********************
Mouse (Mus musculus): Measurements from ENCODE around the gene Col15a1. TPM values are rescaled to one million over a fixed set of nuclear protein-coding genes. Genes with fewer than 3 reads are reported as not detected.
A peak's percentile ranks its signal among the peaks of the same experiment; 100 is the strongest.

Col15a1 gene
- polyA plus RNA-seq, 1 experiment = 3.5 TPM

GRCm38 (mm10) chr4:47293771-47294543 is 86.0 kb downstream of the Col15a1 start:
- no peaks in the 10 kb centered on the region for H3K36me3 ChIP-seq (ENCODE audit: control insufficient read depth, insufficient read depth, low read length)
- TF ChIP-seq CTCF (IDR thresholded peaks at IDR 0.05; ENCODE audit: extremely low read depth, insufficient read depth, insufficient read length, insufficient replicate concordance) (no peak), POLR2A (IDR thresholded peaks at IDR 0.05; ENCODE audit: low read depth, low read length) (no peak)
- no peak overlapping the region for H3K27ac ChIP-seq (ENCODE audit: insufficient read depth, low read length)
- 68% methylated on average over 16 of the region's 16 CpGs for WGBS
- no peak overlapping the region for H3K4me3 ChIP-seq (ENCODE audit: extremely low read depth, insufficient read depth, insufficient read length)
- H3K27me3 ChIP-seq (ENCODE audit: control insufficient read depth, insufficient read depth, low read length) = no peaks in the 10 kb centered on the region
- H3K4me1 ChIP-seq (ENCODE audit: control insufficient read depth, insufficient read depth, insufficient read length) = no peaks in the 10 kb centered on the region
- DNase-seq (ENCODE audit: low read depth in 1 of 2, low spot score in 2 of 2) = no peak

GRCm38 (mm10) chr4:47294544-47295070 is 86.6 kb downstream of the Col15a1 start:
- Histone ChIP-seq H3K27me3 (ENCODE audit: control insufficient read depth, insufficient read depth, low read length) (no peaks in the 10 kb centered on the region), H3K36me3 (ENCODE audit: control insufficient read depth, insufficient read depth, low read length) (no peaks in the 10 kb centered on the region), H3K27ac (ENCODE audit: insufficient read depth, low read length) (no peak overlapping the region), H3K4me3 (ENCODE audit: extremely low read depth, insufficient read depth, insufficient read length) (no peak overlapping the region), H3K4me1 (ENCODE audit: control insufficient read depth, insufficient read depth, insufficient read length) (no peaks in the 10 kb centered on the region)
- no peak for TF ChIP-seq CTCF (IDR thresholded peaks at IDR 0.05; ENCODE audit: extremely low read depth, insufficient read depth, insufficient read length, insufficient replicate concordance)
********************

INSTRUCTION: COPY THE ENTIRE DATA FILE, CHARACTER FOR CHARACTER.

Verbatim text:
Mouse (Mus musculus): Measurements from ENCODE around the gene Col15a1. TPM values are rescaled to one million over a fixed set of nuclear protein-coding genes. Genes with fewer than 3 reads are reported as not detected.
A peak's percentile ranks its signal among the peaks of the same experiment; 100 is the strongest.

Col15a1 gene
- polyA plus RNA-seq, 1 experiment = 3.5 TPM

GRCm38 (mm10) chr4:47293771-47294543 is 86.0 kb downstream of the Col15a1 start:
- no peaks in the 10 kb centered on the region for H3K36me3 ChIP-seq (ENCODE audit: control insufficient read depth, insufficient read depth, low read length)
- TF ChIP-seq CTCF (IDR thresholded peaks at IDR 0.05; ENCODE audit: extremely low read depth, insufficient read depth, insufficient read length, insufficient replicate concordance) (no peak), POLR2A (IDR thresholded peaks at IDR 0.05; ENCODE audit: low read depth, low read length) (no peak)
- no peak overlapping the region for H3K27ac ChIP-seq (ENCODE audit: insufficient read depth, low read length)
- 68% methylated on average over 16 of the region's 16 CpGs for WGBS
- no peak overlapping the region for H3K4me3 ChIP-seq (ENCODE audit: extremely low read depth, insufficient read depth, insufficient read length)
- H3K27me3 ChIP-seq (ENCODE audit: control insufficient read depth, insufficient read depth, low read length) = no peaks in the 10 kb centered on the region
- H3K4me1 ChIP-seq (ENCODE audit: control insufficient read depth, insufficient read depth, insufficient read length) = no peaks in the 10 kb centered on the region
- DNase-seq (ENCODE audit: low read depth in 1 of 2, low spot score in 2 of 2) = no peak

GRCm38 (mm10) chr4:47294544-47295070 is 86.6 kb downstream of the Col15a1 start:
- Histone ChIP-seq H3K27me3 (ENCODE audit: control insufficient read depth, insufficient read depth, low read length) (no peaks in the 10 kb centered on the region), H3K36me3 (ENCODE audit: control insufficient read depth, insufficient read depth, low read length) (no peaks in the 10 kb centered on the region), H3K27ac (ENCODE audit: insufficient read depth, low read length) (no peak overlapping the region), H3K4me3 (ENCODE audit: extremely low read depth, insufficient read depth, insufficient read length) (no peak overlapping the region), H3K4me1 (ENCODE audit: control insufficient read depth, insufficient read depth, insufficient read length) (no peaks in the 10 kb centered on the region)
- no peak for TF ChIP-seq CTCF (IDR thresholded peaks at IDR 0.05; ENCODE audit: extremely low read depth, insufficient read depth, insufficient read length, insufficient replicate concordance)